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If you use the program to create something you want to sell (and do so by using said program in the way it is supposed to be used, not e.g. just to show it's colorful splash screen on some computer in the background)), I'd say that is clearly commercial use. No, "the image created is a tiny part/will be licensed separatately for free" probably won'...


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When people hear that a product or service is free, their natural assumption is that this refers to the price. If someone charges them to download a Linux distribution, they'll feel cheated -- "Hey, I thought Linux was free software!" The distinction is then made to address this common misunderstanding. "We didn't mean the price is zero, we ...


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Another hypothetical counterexample you can imagine is custom software written by a contractor/consultancy. (Although my guess is that's usually covered by a transfer of copyright from supplier to client.) The client pays the contractor to make them an e-shop; the contractor retains the right to use the code they made as they see fit; and the client is ...


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To make a distinction between free software (as in software you can download for free) and free software (software where you are free to use it how you want). You could also charge for the use of free (as in speech) software, but as you said it would likely be taken advantage of. Even though the term freeware exists your average person would still say free ...


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The answers here are great, and this one won’t be better, but there is a point that hasn’t been addressed in any of them and can be pertinent to this conversation: Because Bob's copy of the game is indistinguishable from Alice's original copy, why would anybody buy the game from Alice when they could just get it from Bob? Or copy it from a friend? ...


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Actually I think this rule is coming from the ages before internet was available for everyone. Like 29 years ago you could buy a few floppy disks with linux on it. And that the vendor could charge you was only legal because it was 'free as in speech' and not 'as in beer'. At that time copying software was not effortless.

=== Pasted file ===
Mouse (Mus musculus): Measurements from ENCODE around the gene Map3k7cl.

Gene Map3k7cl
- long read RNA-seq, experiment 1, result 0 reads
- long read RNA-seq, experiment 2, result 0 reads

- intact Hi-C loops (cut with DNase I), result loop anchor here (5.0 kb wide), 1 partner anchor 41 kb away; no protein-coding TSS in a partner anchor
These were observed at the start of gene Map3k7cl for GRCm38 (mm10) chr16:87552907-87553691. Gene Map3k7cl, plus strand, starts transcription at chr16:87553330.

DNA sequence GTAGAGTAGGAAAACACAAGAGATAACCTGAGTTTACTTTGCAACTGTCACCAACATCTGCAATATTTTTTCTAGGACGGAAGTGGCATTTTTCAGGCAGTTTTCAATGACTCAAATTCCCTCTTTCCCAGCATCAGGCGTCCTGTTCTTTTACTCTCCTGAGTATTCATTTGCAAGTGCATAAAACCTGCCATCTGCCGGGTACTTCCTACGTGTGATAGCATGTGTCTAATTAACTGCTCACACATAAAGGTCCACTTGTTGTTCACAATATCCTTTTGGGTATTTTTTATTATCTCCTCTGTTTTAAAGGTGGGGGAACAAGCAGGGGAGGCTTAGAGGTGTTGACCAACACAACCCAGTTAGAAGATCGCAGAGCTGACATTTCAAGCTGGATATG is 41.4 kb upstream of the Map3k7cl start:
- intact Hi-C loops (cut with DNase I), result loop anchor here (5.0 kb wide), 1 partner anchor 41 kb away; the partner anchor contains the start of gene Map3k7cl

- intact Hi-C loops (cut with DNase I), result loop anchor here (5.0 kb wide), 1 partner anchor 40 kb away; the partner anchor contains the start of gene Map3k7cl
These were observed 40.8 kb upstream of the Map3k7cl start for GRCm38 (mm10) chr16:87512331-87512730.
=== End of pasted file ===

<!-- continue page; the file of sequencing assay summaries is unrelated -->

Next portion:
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While someone who had bought a piece of copyleft software only distributed by the author for paying customers could indeed redistribute it for free, it doesn't necessarily follow that someone would. Even if the software is copyleft, the party developing and selling that software can ask their clients (more or less) nicely to please not redistribute it. If ...


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This is why most Open Source vendors sell service plans rather than software. Yes, the nature of Open Source licenses would allow anyone to download and install the software for free, and to in turn give free copies of the software to other people. As a result, most Open Source vendors don't sell the software itself - they sell service plans. You can install ...


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You've noticed that if a piece of software is "free as in speech," it will probably become "free as in beer" too. That's completely true. The important thing, however, is that the converse is not true. If a piece of software is "free as in beer," it will not automatically become "free as in speech." There are a lot of ...


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